PEN America Blog
"For Baranda, narration is not of social relations but of the essential. Her cry is resoundingly of sea, sponge, ant, and prayer, as related in rapture. It’s for her epic sweep and verbal fire that I selected her recent long poem for translation."
One of the leading Mexican poets of the generation born in the 1960s and a powerful presence in all of Latin American poetry, Baranda is best known for her sweeping and incisive long poems. In this translation, Hoover deftly captures the drama of her cadences.
What more is there to say about tambourines / that mimic the bells on a leather saddle, strapped / to a horse you rode across the Chinese tundra / or rode over a dune into the sand sea below / the line between noise and music is inside you / like a moving shadow on the face of a clock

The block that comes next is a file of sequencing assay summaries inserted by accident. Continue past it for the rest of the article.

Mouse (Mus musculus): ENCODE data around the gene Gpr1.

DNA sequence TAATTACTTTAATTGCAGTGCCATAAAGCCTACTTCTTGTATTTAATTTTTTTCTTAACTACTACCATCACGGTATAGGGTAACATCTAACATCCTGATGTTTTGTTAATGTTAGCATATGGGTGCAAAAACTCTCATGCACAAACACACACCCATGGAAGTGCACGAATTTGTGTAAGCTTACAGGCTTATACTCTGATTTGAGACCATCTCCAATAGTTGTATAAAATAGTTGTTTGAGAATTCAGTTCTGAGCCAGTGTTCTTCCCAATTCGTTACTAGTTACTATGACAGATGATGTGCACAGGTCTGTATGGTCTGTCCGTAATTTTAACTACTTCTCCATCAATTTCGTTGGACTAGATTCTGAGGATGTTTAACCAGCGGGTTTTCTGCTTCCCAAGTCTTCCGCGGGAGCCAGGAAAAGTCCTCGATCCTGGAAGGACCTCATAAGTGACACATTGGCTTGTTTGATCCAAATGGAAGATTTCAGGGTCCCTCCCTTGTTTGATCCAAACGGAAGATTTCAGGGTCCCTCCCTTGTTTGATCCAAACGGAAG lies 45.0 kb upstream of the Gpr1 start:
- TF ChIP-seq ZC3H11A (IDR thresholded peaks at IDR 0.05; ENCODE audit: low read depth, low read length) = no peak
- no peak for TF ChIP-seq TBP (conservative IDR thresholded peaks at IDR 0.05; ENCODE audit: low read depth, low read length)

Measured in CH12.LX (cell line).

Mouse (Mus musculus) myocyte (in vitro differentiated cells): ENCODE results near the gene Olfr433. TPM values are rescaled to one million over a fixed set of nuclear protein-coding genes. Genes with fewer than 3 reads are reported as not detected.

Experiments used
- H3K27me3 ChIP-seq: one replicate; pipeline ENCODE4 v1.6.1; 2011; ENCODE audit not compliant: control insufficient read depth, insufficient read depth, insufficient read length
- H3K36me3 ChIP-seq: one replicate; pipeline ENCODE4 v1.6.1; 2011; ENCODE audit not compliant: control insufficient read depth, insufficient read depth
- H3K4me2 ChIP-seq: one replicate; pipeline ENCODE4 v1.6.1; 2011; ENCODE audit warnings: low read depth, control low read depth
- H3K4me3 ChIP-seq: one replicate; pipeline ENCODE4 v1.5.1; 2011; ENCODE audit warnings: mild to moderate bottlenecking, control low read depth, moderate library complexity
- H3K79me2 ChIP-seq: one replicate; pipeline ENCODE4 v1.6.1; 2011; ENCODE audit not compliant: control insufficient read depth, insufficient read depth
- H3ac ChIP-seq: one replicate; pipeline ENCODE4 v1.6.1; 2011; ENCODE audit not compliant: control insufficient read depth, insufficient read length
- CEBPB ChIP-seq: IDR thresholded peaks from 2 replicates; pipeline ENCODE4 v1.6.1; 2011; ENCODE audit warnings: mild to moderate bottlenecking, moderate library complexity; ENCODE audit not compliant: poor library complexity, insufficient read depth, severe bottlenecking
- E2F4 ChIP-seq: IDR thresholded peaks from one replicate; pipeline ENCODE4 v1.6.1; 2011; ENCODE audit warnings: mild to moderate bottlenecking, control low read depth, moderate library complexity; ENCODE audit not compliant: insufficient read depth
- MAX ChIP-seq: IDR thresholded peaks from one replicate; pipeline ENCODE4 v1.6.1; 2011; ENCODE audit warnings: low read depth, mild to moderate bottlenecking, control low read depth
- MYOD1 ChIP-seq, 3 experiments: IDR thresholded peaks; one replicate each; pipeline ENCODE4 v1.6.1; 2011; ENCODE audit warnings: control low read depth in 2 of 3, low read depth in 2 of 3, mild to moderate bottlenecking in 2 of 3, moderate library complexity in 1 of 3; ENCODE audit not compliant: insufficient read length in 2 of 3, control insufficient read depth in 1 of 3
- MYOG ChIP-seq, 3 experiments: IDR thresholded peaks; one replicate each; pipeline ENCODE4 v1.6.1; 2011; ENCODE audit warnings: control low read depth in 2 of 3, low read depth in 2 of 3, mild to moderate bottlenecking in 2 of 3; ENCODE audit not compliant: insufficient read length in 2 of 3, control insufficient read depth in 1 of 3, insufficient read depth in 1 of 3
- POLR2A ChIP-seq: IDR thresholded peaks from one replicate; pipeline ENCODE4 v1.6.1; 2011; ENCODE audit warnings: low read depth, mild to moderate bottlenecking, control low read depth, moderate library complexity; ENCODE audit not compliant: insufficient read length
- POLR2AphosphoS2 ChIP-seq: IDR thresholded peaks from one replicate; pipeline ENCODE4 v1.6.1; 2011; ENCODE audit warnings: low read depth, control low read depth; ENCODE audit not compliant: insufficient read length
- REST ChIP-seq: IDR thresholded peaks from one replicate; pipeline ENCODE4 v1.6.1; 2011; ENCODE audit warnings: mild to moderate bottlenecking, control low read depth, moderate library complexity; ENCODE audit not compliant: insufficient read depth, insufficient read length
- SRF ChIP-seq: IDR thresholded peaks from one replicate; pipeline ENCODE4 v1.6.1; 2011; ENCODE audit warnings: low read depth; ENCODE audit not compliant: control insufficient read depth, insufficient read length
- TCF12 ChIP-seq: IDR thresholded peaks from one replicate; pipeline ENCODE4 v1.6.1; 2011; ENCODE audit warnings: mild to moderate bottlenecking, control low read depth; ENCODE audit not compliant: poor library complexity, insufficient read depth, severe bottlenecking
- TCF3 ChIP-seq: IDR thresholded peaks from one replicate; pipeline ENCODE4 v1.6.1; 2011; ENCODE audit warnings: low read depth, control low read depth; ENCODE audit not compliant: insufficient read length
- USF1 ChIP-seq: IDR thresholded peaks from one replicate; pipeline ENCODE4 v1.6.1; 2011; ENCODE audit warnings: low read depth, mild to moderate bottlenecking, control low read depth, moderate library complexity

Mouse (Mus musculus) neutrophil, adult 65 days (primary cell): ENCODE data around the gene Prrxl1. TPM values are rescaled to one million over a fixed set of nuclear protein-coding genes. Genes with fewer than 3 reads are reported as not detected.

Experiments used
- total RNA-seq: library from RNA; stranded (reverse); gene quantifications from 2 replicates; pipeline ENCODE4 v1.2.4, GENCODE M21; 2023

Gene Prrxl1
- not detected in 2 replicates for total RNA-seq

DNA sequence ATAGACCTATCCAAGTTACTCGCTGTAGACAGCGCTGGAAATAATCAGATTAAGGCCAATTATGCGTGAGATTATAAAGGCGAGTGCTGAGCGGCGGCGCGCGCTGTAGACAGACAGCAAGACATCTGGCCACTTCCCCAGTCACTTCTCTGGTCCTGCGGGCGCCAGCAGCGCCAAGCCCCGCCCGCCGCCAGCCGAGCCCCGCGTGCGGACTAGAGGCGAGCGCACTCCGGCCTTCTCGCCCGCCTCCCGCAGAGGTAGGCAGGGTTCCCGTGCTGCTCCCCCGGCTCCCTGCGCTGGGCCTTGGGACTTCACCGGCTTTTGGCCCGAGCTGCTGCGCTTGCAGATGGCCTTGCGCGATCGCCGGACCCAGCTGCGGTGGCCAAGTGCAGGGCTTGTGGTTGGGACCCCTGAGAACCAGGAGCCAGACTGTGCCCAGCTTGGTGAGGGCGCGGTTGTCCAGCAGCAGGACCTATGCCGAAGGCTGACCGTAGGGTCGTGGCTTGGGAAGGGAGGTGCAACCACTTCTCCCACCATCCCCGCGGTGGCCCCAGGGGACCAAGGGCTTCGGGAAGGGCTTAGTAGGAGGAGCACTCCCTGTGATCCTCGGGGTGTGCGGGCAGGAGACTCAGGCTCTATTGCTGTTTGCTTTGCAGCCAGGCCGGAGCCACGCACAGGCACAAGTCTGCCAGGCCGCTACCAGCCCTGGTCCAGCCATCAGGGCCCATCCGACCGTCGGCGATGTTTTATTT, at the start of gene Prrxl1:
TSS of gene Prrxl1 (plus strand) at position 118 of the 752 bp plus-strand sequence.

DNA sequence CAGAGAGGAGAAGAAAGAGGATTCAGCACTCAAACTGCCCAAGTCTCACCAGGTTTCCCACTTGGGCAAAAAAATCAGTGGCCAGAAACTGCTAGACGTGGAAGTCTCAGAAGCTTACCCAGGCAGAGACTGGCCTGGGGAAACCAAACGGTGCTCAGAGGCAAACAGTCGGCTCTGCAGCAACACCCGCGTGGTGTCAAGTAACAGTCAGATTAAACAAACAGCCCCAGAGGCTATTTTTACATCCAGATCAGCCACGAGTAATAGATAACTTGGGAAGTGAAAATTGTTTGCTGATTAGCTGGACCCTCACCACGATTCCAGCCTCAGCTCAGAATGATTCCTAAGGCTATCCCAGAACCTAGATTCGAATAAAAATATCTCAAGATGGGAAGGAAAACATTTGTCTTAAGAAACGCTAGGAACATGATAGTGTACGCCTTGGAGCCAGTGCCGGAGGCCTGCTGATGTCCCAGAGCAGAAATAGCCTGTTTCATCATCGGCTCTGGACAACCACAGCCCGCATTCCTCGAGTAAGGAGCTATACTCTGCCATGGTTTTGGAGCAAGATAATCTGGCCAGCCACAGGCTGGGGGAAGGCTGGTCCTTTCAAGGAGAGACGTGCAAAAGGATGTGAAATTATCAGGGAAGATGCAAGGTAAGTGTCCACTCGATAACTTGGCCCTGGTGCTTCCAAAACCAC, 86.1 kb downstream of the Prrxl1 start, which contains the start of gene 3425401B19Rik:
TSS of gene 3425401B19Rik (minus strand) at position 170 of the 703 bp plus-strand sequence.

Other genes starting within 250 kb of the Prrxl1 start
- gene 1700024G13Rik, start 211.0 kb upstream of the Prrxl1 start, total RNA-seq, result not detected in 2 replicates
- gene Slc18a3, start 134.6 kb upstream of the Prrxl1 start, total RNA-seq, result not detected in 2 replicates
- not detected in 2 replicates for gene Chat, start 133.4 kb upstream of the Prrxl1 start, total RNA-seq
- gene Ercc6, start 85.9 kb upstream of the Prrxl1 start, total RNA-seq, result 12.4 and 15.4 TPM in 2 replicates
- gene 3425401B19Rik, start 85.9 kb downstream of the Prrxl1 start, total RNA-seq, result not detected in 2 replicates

"But in this case I was writing about people crossing the border, dying in the desert or living in fear, undocumented in Boyle Heights, and it was inspired by real families and actual events. I worried that this story wasn’t mine to write."
With the deaths of so many black Americans at the hands of both police officers and white vigilantes who have escaped punishment, we are coming to see that two Americas exist.